The Christianity of these noble men was ingrafted into a firm and vigorous stock. They were men of nerve, of great strength and energy of character. Perils could not dishearten them. Several miles of forest lay between them and the mother settlement, and beyond, an unbroken wilderness stretched away to Canada. Traces of hostile Indians were often seen. They were compelled to carry weapons of war into the field of labor; some watched while others worked. One man
was shot, riddled with seven bullets, while threshing in his barn. Another, the drummer, was slain on his return from his pasture where he had been to drive his cow. Their wives and daughters often fled in alarm from their rude homes to the little palisade in the centre of the settlement. The French wars of 1741 and 1756 brought fresh trials. Several of their sons shared in the perils and hardships of the expedition against Crown Point; others served in the army at Ticonderoga ; some
fell in battle ; others narrowly escaped with their lives ; others, at a later period, suffered with Arnold in his remarkable march through the wilderness of Maine to Quebec. The spirit of liberty which aroused the country in view of British aggression, was nowhere stronger than here. The sons of Southampton readily enlisted in the army of the Revolution ; money was generously given, and life freely laid down, for the cause. Though humble men, they had broad views of education. About fifty of their descendants have received a public education ; nearly forty are, or have been, ministers of the gospel. In this respect Southampton has been called “the banner town of the state."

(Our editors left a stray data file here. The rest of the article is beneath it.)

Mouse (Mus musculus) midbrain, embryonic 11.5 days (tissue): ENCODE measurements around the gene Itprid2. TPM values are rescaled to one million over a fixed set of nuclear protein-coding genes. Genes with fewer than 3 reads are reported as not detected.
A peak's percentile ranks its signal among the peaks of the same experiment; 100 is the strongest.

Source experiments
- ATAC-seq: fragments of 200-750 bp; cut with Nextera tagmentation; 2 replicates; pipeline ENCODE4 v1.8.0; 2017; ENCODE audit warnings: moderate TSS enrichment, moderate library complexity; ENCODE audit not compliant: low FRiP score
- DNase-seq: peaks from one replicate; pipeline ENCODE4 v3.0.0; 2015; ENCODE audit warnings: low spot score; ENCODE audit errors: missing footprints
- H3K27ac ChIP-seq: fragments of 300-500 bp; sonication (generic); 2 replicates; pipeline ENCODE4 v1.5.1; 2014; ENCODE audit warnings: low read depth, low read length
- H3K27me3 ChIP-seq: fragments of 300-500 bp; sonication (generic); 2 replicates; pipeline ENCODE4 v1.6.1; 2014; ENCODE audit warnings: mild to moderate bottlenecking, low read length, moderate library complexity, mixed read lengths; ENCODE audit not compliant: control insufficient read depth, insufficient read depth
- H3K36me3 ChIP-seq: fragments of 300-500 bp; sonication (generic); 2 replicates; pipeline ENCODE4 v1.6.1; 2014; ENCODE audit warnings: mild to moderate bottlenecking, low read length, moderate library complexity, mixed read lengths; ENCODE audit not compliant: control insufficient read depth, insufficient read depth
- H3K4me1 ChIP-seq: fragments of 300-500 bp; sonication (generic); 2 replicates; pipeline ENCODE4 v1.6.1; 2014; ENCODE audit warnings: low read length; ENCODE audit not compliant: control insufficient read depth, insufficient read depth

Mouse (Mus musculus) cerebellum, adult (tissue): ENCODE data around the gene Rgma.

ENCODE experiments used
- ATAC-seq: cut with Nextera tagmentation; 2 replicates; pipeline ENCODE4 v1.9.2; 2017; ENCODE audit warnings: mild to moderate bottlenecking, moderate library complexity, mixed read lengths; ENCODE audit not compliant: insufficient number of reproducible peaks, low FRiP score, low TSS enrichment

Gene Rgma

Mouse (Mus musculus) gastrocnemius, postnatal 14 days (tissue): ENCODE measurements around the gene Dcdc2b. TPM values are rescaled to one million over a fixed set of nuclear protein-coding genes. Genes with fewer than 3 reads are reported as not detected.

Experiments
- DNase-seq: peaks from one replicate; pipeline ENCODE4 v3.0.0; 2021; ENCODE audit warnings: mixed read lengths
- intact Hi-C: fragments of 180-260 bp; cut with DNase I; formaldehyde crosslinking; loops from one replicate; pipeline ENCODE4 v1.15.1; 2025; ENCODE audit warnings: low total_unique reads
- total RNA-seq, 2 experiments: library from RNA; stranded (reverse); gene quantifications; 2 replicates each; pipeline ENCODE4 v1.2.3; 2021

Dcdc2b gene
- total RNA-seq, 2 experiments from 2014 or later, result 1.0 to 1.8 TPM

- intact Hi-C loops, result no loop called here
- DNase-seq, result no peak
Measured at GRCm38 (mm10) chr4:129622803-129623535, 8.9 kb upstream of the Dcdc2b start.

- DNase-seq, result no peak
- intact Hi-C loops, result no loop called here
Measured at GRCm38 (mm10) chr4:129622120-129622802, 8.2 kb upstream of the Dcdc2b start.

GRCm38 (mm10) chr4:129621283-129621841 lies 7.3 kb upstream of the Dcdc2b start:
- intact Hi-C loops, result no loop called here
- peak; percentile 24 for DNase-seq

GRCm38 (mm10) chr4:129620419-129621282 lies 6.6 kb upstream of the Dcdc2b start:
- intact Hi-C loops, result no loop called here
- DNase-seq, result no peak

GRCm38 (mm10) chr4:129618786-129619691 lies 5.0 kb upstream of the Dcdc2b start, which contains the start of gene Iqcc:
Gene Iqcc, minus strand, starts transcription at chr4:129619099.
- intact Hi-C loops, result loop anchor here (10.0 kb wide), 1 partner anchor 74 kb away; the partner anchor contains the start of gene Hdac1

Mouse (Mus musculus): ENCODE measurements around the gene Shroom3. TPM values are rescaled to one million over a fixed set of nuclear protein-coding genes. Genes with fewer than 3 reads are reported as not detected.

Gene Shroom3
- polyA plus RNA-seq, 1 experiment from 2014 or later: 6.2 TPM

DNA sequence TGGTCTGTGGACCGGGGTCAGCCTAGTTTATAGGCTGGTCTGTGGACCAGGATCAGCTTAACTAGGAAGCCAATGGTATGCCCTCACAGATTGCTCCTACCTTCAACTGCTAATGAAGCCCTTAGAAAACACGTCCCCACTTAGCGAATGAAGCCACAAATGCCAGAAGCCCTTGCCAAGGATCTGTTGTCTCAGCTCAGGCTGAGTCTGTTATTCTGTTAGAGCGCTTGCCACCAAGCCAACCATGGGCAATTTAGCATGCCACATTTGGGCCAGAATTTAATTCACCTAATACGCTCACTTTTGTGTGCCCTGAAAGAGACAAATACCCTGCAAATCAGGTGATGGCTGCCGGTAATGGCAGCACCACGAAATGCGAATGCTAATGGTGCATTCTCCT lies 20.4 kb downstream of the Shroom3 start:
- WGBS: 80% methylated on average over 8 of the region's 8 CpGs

Sylvester Woodbridge, “the Southampton doctor," had five children. The two oldest died in early childhood. The remaining three, John, whose character we are about to delineate ; Mindwell, who became the wife of Rev. Vinson Gould, the successful pastor of the church in Southampton for more than thirty years; and Sylvester Woodbridge, D. D., who died a few years since, pastor of a Presbyterian church in New Orleans, — all survived their parents, and became eflicient workers for Christ. Four sons of the last are now in the ministry.
It is not strange that the descendant of such a worthy Puritan and ministerial ancestry, and trained in such a moral and Christian atmosphere as characterized the place of his nativity, purified and mellowed by such gentle and yet earnest domestic piety, should grow up a thoughtful youth, and feel some undefined aspirations for the sacred office. While yet a little boy, John once stole away into his father's garret, and there kneeling down, prayed that he might become a minister.
The first germinatings of his mind were deep under the surface, and seemingly slow. There was an apparent sluggishness in the movement of his thoughts. This, we believe, is common with reflective minds, especially those of either a highly metaphysical or imaginative turn.
Not that they